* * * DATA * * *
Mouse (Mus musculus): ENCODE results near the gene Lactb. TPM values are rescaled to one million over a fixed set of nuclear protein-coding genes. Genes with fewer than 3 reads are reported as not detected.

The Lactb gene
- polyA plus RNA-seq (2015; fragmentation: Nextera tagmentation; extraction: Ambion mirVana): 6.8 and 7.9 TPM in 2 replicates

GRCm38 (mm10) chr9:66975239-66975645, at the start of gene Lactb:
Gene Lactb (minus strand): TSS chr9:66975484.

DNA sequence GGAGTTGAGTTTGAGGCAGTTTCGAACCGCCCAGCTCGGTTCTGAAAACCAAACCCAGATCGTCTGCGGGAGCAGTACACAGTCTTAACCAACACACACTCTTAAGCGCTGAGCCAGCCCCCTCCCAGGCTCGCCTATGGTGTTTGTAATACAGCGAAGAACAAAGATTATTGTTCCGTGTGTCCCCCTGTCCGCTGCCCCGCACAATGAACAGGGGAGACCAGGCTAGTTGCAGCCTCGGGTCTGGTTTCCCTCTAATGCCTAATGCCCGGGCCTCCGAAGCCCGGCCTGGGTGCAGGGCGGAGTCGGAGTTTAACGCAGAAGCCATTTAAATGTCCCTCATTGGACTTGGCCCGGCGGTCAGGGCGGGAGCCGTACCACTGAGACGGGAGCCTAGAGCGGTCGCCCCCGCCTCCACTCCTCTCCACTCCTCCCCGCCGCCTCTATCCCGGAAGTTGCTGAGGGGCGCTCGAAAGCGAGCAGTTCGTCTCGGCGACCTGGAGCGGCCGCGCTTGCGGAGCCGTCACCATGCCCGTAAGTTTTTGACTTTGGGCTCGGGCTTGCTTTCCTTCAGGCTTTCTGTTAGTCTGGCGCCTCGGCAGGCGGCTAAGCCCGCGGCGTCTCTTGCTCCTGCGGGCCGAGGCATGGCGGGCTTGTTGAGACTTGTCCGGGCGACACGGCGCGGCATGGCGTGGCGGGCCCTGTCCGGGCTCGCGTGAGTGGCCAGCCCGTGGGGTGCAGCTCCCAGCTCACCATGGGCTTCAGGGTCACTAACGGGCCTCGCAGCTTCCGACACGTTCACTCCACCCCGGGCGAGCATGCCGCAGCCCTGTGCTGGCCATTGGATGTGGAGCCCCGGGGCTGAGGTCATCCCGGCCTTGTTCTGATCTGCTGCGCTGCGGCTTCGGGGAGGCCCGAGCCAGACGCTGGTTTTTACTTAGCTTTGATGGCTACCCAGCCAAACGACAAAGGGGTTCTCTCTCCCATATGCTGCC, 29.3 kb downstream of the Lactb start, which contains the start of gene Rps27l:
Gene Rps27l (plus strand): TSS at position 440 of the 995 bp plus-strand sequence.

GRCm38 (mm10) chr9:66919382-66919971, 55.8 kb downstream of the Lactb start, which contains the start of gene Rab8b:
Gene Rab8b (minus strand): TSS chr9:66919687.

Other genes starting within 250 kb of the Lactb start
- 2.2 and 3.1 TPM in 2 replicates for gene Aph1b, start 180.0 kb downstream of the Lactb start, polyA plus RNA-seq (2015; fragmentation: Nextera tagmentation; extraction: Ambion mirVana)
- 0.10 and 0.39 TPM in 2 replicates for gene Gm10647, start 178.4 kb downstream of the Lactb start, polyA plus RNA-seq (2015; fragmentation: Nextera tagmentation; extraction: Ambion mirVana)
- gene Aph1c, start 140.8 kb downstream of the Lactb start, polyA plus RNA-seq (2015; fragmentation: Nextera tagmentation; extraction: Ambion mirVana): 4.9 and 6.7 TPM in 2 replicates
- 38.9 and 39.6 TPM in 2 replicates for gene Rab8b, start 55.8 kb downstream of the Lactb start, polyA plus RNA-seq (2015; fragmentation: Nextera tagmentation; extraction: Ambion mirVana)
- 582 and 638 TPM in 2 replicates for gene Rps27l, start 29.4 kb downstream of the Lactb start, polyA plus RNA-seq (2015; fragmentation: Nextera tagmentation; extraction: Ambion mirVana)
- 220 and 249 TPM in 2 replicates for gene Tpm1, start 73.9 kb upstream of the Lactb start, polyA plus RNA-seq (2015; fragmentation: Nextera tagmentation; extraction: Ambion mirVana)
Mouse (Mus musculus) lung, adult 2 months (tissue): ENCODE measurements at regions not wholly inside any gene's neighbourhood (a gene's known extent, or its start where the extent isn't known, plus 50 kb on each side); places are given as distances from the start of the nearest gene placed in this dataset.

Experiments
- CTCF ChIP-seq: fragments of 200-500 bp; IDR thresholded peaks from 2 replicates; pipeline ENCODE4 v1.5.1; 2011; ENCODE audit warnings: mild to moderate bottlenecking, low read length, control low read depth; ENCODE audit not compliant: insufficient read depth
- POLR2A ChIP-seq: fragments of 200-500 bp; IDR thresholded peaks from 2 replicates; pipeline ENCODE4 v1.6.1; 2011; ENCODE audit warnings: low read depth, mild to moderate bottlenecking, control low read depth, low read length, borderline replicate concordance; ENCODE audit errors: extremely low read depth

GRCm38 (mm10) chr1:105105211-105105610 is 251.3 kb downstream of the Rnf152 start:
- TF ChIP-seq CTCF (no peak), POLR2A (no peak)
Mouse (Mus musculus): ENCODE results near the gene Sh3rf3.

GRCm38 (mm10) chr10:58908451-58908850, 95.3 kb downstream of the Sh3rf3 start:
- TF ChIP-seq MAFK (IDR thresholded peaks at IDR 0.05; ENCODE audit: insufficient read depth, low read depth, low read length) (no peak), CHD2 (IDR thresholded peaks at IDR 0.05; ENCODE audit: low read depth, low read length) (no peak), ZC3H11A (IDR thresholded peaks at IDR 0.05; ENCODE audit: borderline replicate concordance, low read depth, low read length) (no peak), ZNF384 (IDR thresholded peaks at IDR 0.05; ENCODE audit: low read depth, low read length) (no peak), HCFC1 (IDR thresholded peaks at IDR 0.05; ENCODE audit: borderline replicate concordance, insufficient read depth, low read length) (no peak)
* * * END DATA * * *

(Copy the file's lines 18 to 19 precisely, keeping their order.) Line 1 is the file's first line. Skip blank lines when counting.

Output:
Experiments
- CTCF ChIP-seq: fragments of 200-500 bp; IDR thresholded peaks from 2 replicates; pipeline ENCODE4 v1.5.1; 2011; ENCODE audit warnings: mild to moderate bottlenecking, low read length, control low read depth; ENCODE audit not compliant: insufficient read depth